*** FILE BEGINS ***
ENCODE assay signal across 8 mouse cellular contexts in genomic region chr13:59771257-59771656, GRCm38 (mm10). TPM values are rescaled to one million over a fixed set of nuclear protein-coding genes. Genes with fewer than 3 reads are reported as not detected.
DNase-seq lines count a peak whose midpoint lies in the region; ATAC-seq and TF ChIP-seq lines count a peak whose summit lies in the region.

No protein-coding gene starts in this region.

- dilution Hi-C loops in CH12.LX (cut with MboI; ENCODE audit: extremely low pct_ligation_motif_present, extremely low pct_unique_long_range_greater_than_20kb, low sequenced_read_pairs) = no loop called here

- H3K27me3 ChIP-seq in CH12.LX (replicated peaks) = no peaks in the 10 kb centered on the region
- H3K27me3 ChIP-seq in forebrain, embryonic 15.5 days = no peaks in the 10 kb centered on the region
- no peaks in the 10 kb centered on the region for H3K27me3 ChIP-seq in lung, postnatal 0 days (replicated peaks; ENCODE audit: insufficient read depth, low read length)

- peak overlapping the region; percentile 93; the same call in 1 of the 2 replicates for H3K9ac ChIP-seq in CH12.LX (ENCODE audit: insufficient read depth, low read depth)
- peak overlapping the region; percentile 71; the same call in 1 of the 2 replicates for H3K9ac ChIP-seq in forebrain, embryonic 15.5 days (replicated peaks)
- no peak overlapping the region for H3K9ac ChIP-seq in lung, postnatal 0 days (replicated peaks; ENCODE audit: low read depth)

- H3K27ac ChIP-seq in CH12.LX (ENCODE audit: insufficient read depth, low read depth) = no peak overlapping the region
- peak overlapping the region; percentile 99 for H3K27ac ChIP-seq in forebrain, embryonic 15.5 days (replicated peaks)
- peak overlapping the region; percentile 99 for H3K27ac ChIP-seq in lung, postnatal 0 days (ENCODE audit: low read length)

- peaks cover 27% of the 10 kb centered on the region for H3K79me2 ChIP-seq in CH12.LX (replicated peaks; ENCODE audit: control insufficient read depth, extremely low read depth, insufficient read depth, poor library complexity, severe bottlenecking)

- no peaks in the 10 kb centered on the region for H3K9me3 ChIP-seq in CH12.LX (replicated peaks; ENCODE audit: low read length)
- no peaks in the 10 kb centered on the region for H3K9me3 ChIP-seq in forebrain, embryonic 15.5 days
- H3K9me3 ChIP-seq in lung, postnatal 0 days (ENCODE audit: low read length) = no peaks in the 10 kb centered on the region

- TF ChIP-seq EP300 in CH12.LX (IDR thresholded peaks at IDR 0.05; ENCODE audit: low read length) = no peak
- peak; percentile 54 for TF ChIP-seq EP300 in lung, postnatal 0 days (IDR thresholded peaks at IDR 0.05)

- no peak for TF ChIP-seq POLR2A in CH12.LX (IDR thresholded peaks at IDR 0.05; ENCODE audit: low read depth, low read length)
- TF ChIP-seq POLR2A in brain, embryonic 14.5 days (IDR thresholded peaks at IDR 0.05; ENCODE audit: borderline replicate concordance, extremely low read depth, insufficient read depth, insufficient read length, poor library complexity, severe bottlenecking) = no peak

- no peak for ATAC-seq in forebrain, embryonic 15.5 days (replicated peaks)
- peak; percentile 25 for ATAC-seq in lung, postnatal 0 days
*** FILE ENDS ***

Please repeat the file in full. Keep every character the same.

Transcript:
ENCODE assay signal across 8 mouse cellular contexts in genomic region chr13:59771257-59771656, GRCm38 (mm10). TPM values are rescaled to one million over a fixed set of nuclear protein-coding genes. Genes with fewer than 3 reads are reported as not detected.
DNase-seq lines count a peak whose midpoint lies in the region; ATAC-seq and TF ChIP-seq lines count a peak whose summit lies in the region.

No protein-coding gene starts in this region.

- dilution Hi-C loops in CH12.LX (cut with MboI; ENCODE audit: extremely low pct_ligation_motif_present, extremely low pct_unique_long_range_greater_than_20kb, low sequenced_read_pairs) = no loop called here

- H3K27me3 ChIP-seq in CH12.LX (replicated peaks) = no peaks in the 10 kb centered on the region
- H3K27me3 ChIP-seq in forebrain, embryonic 15.5 days = no peaks in the 10 kb centered on the region
- no peaks in the 10 kb centered on the region for H3K27me3 ChIP-seq in lung, postnatal 0 days (replicated peaks; ENCODE audit: insufficient read depth, low read length)

- peak overlapping the region; percentile 93; the same call in 1 of the 2 replicates for H3K9ac ChIP-seq in CH12.LX (ENCODE audit: insufficient read depth, low read depth)
- peak overlapping the region; percentile 71; the same call in 1 of the 2 replicates for H3K9ac ChIP-seq in forebrain, embryonic 15.5 days (replicated peaks)
- no peak overlapping the region for H3K9ac ChIP-seq in lung, postnatal 0 days (replicated peaks; ENCODE audit: low read depth)

- H3K27ac ChIP-seq in CH12.LX (ENCODE audit: insufficient read depth, low read depth) = no peak overlapping the region
- peak overlapping the region; percentile 99 for H3K27ac ChIP-seq in forebrain, embryonic 15.5 days (replicated peaks)
- peak overlapping the region; percentile 99 for H3K27ac ChIP-seq in lung, postnatal 0 days (ENCODE audit: low read length)

- peaks cover 27% of the 10 kb centered on the region for H3K79me2 ChIP-seq in CH12.LX (replicated peaks; ENCODE audit: control insufficient read depth, extremely low read depth, insufficient read depth, poor library complexity, severe bottlenecking)

- no peaks in the 10 kb centered on the region for H3K9me3 ChIP-seq in CH12.LX (replicated peaks; ENCODE audit: low read length)
- no peaks in the 10 kb centered on the region for H3K9me3 ChIP-seq in forebrain, embryonic 15.5 days
- H3K9me3 ChIP-seq in lung, postnatal 0 days (ENCODE audit: low read length) = no peaks in the 10 kb centered on the region

- TF ChIP-seq EP300 in CH12.LX (IDR thresholded peaks at IDR 0.05; ENCODE audit: low read length) = no peak
- peak; percentile 54 for TF ChIP-seq EP300 in lung, postnatal 0 days (IDR thresholded peaks at IDR 0.05)

- no peak for TF ChIP-seq POLR2A in CH12.LX (IDR thresholded peaks at IDR 0.05; ENCODE audit: low read depth, low read length)
- TF ChIP-seq POLR2A in brain, embryonic 14.5 days (IDR thresholded peaks at IDR 0.05; ENCODE audit: borderline replicate concordance, extremely low read depth, insufficient read depth, insufficient read length, poor library complexity, severe bottlenecking) = no peak

- no peak for ATAC-seq in forebrain, embryonic 15.5 days (replicated peaks)
- peak; percentile 25 for ATAC-seq in lung, postnatal 0 days